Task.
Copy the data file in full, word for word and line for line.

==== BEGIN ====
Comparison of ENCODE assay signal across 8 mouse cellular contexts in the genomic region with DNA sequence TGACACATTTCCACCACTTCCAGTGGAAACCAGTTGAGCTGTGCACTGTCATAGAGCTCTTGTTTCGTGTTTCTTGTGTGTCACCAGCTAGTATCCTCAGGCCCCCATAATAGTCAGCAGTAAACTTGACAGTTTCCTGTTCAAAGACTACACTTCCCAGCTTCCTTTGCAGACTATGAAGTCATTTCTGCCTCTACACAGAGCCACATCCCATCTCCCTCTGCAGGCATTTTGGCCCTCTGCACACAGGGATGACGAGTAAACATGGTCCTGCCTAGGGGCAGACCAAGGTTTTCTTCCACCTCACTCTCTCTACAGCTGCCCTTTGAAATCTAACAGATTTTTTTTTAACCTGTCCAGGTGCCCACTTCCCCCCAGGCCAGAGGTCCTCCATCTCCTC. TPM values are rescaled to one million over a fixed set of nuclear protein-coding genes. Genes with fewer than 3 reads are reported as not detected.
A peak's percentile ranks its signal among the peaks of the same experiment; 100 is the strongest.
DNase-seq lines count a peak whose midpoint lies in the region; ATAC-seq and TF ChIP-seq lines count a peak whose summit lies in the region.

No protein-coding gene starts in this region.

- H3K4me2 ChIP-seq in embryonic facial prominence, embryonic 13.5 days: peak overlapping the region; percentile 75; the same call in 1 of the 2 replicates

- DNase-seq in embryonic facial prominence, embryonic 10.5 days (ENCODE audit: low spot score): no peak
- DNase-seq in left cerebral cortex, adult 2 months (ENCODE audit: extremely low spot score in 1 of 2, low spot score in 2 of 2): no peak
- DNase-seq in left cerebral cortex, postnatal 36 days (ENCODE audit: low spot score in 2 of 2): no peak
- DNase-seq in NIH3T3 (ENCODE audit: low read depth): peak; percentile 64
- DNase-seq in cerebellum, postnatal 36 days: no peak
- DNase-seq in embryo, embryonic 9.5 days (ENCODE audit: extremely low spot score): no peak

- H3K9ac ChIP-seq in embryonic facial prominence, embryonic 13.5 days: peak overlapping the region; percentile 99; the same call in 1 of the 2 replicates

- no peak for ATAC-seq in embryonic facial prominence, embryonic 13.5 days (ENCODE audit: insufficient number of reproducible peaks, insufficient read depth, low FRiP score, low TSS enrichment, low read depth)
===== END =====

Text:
Comparison of ENCODE assay signal across 8 mouse cellular contexts in the genomic region with DNA sequence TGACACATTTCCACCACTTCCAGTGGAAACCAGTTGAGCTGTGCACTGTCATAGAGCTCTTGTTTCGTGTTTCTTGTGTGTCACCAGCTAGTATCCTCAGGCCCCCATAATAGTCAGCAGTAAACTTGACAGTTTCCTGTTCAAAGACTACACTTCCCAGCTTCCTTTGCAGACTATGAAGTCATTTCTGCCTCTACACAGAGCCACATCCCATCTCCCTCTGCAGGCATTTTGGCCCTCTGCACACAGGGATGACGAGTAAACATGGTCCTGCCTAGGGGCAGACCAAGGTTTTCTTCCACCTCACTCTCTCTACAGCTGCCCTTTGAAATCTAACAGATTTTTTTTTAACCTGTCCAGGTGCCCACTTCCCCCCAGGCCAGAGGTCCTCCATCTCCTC. TPM values are rescaled to one million over a fixed set of nuclear protein-coding genes. Genes with fewer than 3 reads are reported as not detected.
A peak's percentile ranks its signal among the peaks of the same experiment; 100 is the strongest.
DNase-seq lines count a peak whose midpoint lies in the region; ATAC-seq and TF ChIP-seq lines count a peak whose summit lies in the region.

No protein-coding gene starts in this region.

- H3K4me2 ChIP-seq in embryonic facial prominence, embryonic 13.5 days: peak overlapping the region; percentile 75; the same call in 1 of the 2 replicates

- DNase-seq in embryonic facial prominence, embryonic 10.5 days (ENCODE audit: low spot score): no peak
- DNase-seq in left cerebral cortex, adult 2 months (ENCODE audit: extremely low spot score in 1 of 2, low spot score in 2 of 2): no peak
- DNase-seq in left cerebral cortex, postnatal 36 days (ENCODE audit: low spot score in 2 of 2): no peak
- DNase-seq in NIH3T3 (ENCODE audit: low read depth): peak; percentile 64
- DNase-seq in cerebellum, postnatal 36 days: no peak
- DNase-seq in embryo, embryonic 9.5 days (ENCODE audit: extremely low spot score): no peak

- H3K9ac ChIP-seq in embryonic facial prominence, embryonic 13.5 days: peak overlapping the region; percentile 99; the same call in 1 of the 2 replicates

- no peak for ATAC-seq in embryonic facial prominence, embryonic 13.5 days (ENCODE audit: insufficient number of reproducible peaks, insufficient read depth, low FRiP score, low TSS enrichment, low read depth)